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The state Senate on Monday approved a measure that would give families of deceased firefighters and police officers more time to file for workers’ compensation death benefits. This bill provides an extension for dependents of deceased firefighters and peace officers to file for workers’ compensation death benefits if the death resulted from any of the following: cancer, tuberculosis, methicillin-resistant Staphylococcus aureus (MRSA) skin infections, or bloodborne infectious disease. This extension is for up to 420 weeks from the date of injury, but in no case more than one year from the date of death, as specified. This bill requires the extension to sunset on January 1, 2019.

According to the Senate Appropriations Committee, this bill results in an increase in workers’ compensation costs related to state employees who are firefighters and peace officers. The specific state departments that would be impacted are the Department of Forestry and Fire Protection and the California Highway Patrol. The amount of the increase is unknown.

Assemblyman John Pérez (D-Los Angeles) wrote the measure that would give families an extension of 420 weeks from the date of injury but no more than one year from the date of death to file claims.

“The families of fallen public safety officers face an extraordinary emotional and financial toll when they lose a cherished loved one,” said Sen. Anthony Cannella (R-Ceres). “Simply put, AB 1035 is the right thing to do.”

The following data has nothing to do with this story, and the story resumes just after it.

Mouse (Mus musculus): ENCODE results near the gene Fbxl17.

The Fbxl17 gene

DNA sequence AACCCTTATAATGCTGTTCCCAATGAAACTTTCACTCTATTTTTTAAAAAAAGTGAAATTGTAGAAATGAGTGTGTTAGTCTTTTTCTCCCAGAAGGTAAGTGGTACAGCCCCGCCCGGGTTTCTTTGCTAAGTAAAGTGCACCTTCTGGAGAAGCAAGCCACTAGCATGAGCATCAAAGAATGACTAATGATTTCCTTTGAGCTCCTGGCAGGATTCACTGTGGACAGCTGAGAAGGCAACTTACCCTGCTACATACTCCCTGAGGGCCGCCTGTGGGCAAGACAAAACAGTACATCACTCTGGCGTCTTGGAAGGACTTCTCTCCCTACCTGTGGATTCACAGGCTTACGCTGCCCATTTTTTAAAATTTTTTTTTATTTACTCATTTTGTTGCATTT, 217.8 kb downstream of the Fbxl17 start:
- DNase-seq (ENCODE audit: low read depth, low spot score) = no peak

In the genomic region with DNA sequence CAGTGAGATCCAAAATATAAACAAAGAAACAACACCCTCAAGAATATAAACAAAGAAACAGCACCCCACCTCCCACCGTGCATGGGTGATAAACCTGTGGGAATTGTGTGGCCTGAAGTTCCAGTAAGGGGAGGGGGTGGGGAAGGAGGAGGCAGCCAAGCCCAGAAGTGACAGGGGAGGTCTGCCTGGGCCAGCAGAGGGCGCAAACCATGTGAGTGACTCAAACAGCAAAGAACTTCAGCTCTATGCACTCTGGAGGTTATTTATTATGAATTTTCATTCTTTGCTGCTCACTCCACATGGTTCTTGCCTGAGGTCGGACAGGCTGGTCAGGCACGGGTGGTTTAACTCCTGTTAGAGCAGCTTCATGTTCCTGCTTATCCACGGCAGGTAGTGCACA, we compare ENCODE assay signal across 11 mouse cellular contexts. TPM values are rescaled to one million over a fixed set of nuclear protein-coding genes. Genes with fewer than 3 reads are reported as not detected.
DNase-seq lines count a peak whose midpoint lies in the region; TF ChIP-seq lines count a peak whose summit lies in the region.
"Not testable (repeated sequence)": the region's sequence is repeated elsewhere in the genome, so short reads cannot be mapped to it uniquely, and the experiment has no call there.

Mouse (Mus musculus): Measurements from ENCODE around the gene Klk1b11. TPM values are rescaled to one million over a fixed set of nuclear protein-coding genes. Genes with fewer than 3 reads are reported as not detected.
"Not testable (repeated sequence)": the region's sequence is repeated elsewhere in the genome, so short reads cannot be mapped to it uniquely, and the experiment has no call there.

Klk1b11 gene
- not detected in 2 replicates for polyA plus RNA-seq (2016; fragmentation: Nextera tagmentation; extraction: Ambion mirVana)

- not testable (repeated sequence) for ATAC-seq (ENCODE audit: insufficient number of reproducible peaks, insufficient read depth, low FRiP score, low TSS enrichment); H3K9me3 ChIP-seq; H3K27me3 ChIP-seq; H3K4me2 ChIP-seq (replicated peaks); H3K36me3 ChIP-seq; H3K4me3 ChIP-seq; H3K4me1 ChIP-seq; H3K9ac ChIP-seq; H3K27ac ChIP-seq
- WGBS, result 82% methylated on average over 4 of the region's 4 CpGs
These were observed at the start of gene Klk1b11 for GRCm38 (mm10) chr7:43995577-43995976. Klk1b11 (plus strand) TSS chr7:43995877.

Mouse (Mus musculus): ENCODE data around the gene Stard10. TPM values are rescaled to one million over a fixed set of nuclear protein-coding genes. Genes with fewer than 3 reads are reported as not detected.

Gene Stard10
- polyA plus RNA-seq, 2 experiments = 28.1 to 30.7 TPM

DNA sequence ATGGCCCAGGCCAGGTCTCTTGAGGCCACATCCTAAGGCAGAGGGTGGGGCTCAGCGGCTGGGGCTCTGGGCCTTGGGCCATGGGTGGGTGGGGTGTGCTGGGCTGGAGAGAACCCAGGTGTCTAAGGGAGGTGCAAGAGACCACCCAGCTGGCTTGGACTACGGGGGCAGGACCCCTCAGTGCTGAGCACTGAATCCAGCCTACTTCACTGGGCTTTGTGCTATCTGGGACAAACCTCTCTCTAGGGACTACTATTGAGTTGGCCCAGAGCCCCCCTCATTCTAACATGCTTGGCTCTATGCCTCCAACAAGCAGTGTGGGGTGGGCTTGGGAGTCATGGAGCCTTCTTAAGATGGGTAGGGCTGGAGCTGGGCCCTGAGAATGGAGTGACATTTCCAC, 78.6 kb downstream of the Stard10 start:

The bill is supported by a host of public employee unions, and opposed by the California Association of Joint Powers Authorities, the California Coalition of on Workers’ Compensation California, the State Association of Counties, the County of Los Angeles, CSAC, the Excess Insurance Agency League of California Cities and the Rural County Representatives of California

Opponents argue that this bill will increase costs on local governments and counties at a time when budgets are limited and the full impact of the 2012 Workers’ Compensation reform is unknown. Opponents also argue that this bill is being considered at the same time as other bills which add to the number of peace officers who qualify for existing presumptions, and that these bills could increase the fiscal impacts of this bill. Opponents also maintain that the recent National Institute of Occupational Safety and Health study only noted increases in some cancers, while the existing workers’ compensation presumption covers all cancers.

The bill now goes back to the Assembly for a vote on amendments. It was backed by public employee unions but opposed by groups such as the League of California Cities and the California State Assn. of Counties.

Gov. Jerry Brown vetoed a similar measure last year, but Cannella said changes have been made to address the governor’s concerns, including a Jan. 1, 2019, sunset date for the extension.